Although my husband and I are often opposites, one of our major things in common is that we hate yard work. Anyone who has been to our house lately can attest to this. We are waiting for cooler weather to come and then we will hire someone to shape them up for us, hopefully in such a way that I can keep up with them on my own.
The other day after coming home from an errand, I thought I would clear away a few weeds from around our AC unit. The unit was recently replaced and I did not want something as preventable as “weed damage” to harm it. Without thinking (remember, I already admitted my affinity for yard work), I started pulling weeds with my bare hands. The weeds were covered in thorns; so, needless to say, my love for yard work did not grow that day. After pulling those few weeds, I walked around the house and saw vine weeds covering several of our shrubs. They were wrapped around in all directions, all sporting large thorns.
Bitterness is a lot like the thorny weeds growing around our house. The shrub represents our marriage. In the beginning, it needs water, sunlight, time, and tender loving care to grow. If the weeds are pulled out weekly, or even more often, and the plant is tended to carefully, then the plant remains beautiful and easy to maintain. However, if the proper attention is not given to it, it will still grow, but the weeds around it will start to grow faster than the plant and can eventually choke it.
When we ignore the problems in our relationships, we allow bitterness and resentment to grow. Resentment comes after unresolved anger festers. Pulling out weeds hurts; however, pulling out a few small weeds hurts much less than pulling out giant, thorny weeds later. Once the plant is covered in huge weeds, the work and pain necessary to remove those weeds is so overwhelming, it’s hard to know where to start. The good news is, a marriage covered in weeds of bitterness and resentment are not beyond repair. It will just take a lot of work and, sometimes, the help of a professional. The bad news is there are some people who do not believe they are strong enough to battle the weeds.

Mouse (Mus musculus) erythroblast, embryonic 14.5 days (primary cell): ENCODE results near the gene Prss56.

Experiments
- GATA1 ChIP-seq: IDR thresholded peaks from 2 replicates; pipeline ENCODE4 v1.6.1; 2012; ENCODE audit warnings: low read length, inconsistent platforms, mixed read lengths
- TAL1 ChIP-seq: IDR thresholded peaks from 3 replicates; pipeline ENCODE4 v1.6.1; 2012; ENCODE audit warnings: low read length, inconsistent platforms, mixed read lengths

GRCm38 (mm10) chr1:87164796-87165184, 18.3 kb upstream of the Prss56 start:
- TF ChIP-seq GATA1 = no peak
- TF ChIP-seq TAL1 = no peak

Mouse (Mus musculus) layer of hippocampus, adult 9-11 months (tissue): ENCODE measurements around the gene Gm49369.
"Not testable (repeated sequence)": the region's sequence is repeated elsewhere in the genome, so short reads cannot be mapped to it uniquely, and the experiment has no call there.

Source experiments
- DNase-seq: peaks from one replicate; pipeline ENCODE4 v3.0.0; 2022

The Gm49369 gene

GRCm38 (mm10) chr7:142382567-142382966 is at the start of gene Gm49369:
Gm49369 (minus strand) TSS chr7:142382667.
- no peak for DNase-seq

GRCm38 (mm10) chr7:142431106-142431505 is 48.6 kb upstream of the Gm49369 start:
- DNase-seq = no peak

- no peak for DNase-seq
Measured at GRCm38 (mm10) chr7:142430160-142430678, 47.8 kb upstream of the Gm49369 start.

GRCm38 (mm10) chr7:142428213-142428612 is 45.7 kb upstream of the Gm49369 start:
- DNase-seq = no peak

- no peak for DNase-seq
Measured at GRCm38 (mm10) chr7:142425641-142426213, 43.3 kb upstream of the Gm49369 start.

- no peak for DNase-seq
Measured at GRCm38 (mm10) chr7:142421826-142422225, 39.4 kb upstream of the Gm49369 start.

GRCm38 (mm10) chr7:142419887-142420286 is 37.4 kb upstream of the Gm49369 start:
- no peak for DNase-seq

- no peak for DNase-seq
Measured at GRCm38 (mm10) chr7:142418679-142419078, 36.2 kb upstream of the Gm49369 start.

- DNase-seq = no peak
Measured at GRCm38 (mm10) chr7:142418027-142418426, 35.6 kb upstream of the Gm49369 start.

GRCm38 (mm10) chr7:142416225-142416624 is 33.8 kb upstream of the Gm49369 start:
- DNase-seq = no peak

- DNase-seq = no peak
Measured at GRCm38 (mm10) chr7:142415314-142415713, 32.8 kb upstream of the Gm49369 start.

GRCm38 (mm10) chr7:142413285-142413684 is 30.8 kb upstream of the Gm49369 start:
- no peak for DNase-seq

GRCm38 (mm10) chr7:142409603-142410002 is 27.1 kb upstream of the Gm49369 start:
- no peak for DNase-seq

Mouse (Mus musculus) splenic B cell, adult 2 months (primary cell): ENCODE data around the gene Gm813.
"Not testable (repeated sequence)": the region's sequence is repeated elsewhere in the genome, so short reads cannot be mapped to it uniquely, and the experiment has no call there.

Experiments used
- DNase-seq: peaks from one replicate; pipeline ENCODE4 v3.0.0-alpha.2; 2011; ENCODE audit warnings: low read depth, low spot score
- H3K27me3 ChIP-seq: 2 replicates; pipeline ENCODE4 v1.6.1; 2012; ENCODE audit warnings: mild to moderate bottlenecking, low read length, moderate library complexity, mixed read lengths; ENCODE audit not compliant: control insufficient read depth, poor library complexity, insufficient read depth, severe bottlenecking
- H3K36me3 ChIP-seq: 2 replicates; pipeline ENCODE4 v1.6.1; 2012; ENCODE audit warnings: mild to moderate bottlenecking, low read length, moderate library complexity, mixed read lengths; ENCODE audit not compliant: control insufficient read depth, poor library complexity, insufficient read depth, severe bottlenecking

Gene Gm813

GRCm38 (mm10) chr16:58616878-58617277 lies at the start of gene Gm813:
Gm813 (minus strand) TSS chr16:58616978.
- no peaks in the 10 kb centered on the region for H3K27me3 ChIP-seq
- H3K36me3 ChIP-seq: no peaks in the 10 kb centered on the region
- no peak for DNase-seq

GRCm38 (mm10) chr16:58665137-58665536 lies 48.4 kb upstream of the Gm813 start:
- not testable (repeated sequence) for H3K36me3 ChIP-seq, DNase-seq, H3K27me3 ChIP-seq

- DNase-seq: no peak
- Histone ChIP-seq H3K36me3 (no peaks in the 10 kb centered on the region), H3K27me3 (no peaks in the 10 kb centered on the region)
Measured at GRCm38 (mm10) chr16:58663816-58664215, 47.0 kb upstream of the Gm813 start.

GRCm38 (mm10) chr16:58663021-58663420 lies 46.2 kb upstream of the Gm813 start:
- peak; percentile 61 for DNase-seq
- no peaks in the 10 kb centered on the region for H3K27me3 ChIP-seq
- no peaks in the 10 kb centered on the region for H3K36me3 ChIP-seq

A few years ago, the husband of one of my friends came over to do some landscaping work for us (read: trim shrubs, clear weeds). He was a professional landscaper and he pulled out tools I’d never seen before. He pulled out weeds and killed some of their roots while shaping the tops of each de-weeded shrub. In fact, the majority of his time was spent working on the parts of the plants we could not see.
Later that year, my friend and her amazing landscaper husband moved away and we found someone else to do landscaping for us. We thought that he too also did an amazing job. But, later we found out that he had done an amazing job of shaping up our plants, but he had not spend adequate time working on killing weeds from the roots. It was a short time later before our weeds were bigger than our bushes again, and needless to say, we were a tad frustrated.
The first example is what happens to our marriages when we take the extra time to dig and work through our hurts and anger. It takes more blood, sweat and tears; but, in the end, we not only look clean and neat on the outside, but we continue to grow properly and evidence our healing as time goes on.
The second example shows what happens when we quickly fix the surface issue of our problems when we have deeply rooted issues (such as bitterness, anger, resentment, … amongst a good number of other relationship weeds). Sure, a quick hug, kiss, and an “I’m sorry” may seem like a resolution; yet, it is a Hello Kitty band-aid on top of a gaping wound. Gaping wounds that are not treated become infected and infected wounds that are not treated can kill.
Do you have a tendency to work on the visible part of your relationships, but neglect the roots? It is an easy trap to fall into and many of us have done so at one time or another. May I encourage you to take a new, full service approach to conflict resolution? Decide if your relationship is worth working through the deep, thorny roots (if you are married, it is worth it). If necessary, hire a professional, with your worldview, to help guide you and your spouse (or future spouse) through the healing process. Remember that digging through wounds will bring additional pain before the healing arrives, so do not get discouraged if your situation becomes harder at the onset of working through those issues. It is all a journey to healing and it is worth it.
Which relational and spiritual weeds does your relationship have which you and your partner should work through?